Horrified at the h?tel of Tallien being in the place de l’échafaud, she exclaimed—Dominus salvum fac regem.” 
Joseph, Comte de Caraman, who soon after their marriage became Prince de Chimay, was the third son of the Duc de Caraman, Governor of Provence. He emigrated with the Princes, and, being an excellent musician, gained his living by his violin. He  established himself at Hamburg, and there gave lessons.
Mme. de Genlis some time afterwards married her niece, Henriette de Sercey, to a rich merchant in Hamburg, after which she went to Berlin, but where she was denounced to the King, accused, without truth, of receiving the Abbé de Sieyès, then in Berlin, and ordered to leave the Prussian territory.
With these and all the different relations of her husband, Mme. d’Ayen lived in the greatest harmony,  especially with his sister, the Duchesse de Lesparre, a calm, holy, angelic woman after her own heart.Capital letter R
They waited and listened. There was certainly more noise in the streets, something was evidently going on; but there was no attack upon any of the prisons; on the contrary, it was the gaolers who were undoubtedly alarmed. Their whole tone and manner changed from brutal insolence to civility and indulgence. When evening approached they were running about from one room to another with looks of dismay, while the terror of the prison spies was uncontrolled.Though several members had voted against the murder of the King, he was the only one who had had the courage of his opinions. Condorcet gave as a reason that he disapproved of all capital punishment, the rest made different excuses.Like all other nations, the English were horror-stricken at the crimes and cruelties going on in France, and exasperated against their perpetrators, more especially against the Duke of Orléans, who was regarded with universal hatred and contempt.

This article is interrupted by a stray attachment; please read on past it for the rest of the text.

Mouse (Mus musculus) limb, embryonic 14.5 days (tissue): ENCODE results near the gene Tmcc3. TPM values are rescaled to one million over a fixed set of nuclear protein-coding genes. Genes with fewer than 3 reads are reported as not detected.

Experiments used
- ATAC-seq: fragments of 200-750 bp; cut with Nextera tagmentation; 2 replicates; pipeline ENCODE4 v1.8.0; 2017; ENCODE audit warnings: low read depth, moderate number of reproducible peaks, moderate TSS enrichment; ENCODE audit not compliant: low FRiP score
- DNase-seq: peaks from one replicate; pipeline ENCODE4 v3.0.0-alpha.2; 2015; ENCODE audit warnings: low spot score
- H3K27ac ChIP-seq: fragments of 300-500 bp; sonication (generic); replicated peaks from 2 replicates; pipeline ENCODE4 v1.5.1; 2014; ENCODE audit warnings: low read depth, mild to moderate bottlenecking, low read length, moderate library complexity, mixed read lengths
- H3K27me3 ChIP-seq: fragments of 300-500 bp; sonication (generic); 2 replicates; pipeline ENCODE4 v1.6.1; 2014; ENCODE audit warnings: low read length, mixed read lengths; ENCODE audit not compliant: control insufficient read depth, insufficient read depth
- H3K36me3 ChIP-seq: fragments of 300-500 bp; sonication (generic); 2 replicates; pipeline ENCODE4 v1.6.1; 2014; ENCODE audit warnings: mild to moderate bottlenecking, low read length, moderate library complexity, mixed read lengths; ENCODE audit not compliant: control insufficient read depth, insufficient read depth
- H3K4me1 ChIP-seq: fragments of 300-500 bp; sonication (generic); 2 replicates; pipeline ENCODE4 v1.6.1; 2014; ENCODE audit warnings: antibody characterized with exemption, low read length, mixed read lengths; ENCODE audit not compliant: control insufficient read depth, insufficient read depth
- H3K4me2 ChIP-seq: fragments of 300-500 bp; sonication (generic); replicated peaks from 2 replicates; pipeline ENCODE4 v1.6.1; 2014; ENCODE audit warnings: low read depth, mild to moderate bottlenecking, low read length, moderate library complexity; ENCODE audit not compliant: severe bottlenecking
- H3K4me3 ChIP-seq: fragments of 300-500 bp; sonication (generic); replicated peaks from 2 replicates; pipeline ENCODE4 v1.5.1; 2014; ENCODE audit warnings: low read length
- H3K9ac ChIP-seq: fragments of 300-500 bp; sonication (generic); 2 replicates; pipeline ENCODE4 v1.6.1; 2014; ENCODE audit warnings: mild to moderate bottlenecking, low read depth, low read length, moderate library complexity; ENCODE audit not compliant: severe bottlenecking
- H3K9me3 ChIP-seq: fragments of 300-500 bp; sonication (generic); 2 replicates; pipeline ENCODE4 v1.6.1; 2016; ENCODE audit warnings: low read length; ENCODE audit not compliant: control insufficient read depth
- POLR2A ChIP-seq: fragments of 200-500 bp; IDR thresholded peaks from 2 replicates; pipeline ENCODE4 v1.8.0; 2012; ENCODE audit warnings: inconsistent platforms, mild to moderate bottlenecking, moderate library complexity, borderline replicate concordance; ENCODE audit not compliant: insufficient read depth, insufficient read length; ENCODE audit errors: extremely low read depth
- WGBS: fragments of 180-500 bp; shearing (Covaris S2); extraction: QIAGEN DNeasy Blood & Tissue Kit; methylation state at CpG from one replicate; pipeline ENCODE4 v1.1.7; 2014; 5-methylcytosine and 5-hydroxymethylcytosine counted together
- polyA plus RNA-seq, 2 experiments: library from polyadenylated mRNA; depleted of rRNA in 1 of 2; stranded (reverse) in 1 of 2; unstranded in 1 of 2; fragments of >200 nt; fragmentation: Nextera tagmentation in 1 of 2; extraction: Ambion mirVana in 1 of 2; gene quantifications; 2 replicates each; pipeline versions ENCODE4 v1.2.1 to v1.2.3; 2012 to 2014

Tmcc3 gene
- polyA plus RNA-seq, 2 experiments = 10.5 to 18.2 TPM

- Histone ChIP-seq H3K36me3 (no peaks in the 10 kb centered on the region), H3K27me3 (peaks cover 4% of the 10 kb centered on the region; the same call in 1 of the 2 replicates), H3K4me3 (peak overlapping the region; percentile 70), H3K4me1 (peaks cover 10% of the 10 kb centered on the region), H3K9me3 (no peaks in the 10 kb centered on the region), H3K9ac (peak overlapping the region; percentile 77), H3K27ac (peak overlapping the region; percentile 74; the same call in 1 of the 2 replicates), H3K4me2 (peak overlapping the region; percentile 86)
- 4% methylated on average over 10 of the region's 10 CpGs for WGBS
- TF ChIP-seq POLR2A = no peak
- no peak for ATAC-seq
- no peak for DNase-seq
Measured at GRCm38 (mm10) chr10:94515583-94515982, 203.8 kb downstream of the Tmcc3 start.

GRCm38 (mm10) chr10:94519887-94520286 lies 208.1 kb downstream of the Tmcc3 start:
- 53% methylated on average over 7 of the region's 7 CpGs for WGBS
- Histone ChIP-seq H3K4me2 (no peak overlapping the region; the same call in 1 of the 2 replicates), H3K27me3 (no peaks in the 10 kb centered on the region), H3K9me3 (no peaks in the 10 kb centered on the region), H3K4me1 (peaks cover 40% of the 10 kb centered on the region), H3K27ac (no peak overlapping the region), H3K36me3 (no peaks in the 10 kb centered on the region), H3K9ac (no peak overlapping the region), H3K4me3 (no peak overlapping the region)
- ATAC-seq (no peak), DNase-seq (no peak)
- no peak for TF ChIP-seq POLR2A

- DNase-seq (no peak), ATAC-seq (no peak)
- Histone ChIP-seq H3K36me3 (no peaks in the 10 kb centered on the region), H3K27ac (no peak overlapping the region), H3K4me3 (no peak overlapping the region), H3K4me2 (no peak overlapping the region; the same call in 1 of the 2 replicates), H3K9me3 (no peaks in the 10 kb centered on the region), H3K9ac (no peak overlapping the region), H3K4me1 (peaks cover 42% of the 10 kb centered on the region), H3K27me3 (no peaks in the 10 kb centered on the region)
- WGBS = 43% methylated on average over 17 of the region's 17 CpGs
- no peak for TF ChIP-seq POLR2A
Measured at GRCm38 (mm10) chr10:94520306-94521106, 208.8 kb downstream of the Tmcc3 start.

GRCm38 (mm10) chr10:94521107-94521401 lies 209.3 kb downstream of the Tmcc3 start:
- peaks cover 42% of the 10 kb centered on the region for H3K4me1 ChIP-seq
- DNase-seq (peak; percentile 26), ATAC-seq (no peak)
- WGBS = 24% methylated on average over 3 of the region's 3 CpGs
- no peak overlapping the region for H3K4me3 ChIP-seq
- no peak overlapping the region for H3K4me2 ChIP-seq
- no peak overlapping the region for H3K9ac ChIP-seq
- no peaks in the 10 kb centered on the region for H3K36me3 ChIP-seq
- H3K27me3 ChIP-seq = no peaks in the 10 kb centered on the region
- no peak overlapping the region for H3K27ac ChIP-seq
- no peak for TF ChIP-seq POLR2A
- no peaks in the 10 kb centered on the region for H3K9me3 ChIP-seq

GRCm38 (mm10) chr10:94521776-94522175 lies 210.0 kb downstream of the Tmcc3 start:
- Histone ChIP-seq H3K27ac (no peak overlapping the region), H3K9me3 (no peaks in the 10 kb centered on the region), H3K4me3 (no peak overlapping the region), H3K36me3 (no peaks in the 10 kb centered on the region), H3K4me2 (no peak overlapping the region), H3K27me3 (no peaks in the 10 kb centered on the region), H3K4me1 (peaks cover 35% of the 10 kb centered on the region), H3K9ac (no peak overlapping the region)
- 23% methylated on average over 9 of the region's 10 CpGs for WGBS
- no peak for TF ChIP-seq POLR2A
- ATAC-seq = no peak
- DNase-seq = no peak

Each of the princesses had her own household, and when mere children they gave balls and received the ambassadors. It was the custom that in the absence of the King, Queen, and Dauphin, the watchword should be given to the sentinel by the eldest princess present. On one occasion when this was Madame Adéla?de, her governess, then the Duchesse de Tallard, complained to Cardinal Fleury that it was not proper for the princess, being a young girl, to whisper in a man’s ear. The Cardinal spoke to the King, who decided that although Madame Adéla?de must still give the consigne, she  should first ask her governess the name of which saint she was to say.When she received the ladies of the Court on her accession, Mme. de Clermont-Tonnerre, a thoughtless girl of sixteen, sat on the carpet all the time, hidden by the ladies of the household who stood before her, making grimaces behind her fan, whispering nonsense, pulling the dresses of her companions and making them all, even the Queen herself, unable to restrain their laughter; so that great offence was given and the blame of course laid on the Queen. The King was very angry, sent for Mme. de Clermont-Tonnerre and reprimanded her; whereupon she turned all her spite against the Queen, and all the Clermonts went into opposition.
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